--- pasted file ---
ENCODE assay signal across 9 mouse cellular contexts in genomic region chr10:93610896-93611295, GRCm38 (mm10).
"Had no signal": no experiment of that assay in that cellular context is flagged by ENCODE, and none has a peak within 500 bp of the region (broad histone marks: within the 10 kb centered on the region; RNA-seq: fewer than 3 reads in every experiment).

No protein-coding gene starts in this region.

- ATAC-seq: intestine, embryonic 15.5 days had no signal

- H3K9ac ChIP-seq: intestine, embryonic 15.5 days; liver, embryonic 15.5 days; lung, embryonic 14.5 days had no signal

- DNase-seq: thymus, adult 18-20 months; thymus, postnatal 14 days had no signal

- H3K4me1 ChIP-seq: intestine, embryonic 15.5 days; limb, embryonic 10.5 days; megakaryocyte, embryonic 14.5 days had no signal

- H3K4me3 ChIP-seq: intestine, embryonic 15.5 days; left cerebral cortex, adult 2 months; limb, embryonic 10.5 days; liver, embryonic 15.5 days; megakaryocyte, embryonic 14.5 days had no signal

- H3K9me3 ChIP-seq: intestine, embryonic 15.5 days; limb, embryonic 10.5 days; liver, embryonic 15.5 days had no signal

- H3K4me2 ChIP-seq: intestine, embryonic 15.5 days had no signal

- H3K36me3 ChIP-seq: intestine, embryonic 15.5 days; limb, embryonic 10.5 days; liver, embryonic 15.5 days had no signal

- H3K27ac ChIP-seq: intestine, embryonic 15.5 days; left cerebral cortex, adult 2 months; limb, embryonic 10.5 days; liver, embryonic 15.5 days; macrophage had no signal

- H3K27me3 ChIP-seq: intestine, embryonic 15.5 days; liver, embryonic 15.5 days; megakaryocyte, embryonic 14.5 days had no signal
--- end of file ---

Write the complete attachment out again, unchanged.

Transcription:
ENCODE assay signal across 9 mouse cellular contexts in genomic region chr10:93610896-93611295, GRCm38 (mm10).
"Had no signal": no experiment of that assay in that cellular context is flagged by ENCODE, and none has a peak within 500 bp of the region (broad histone marks: within the 10 kb centered on the region; RNA-seq: fewer than 3 reads in every experiment).

No protein-coding gene starts in this region.

- ATAC-seq: intestine, embryonic 15.5 days had no signal

- H3K9ac ChIP-seq: intestine, embryonic 15.5 days; liver, embryonic 15.5 days; lung, embryonic 14.5 days had no signal

- DNase-seq: thymus, adult 18-20 months; thymus, postnatal 14 days had no signal

- H3K4me1 ChIP-seq: intestine, embryonic 15.5 days; limb, embryonic 10.5 days; megakaryocyte, embryonic 14.5 days had no signal

- H3K4me3 ChIP-seq: intestine, embryonic 15.5 days; left cerebral cortex, adult 2 months; limb, embryonic 10.5 days; liver, embryonic 15.5 days; megakaryocyte, embryonic 14.5 days had no signal

- H3K9me3 ChIP-seq: intestine, embryonic 15.5 days; limb, embryonic 10.5 days; liver, embryonic 15.5 days had no signal

- H3K4me2 ChIP-seq: intestine, embryonic 15.5 days had no signal

- H3K36me3 ChIP-seq: intestine, embryonic 15.5 days; limb, embryonic 10.5 days; liver, embryonic 15.5 days had no signal

- H3K27ac ChIP-seq: intestine, embryonic 15.5 days; left cerebral cortex, adult 2 months; limb, embryonic 10.5 days; liver, embryonic 15.5 days; macrophage had no signal

- H3K27me3 ChIP-seq: intestine, embryonic 15.5 days; liver, embryonic 15.5 days; megakaryocyte, embryonic 14.5 days had no signal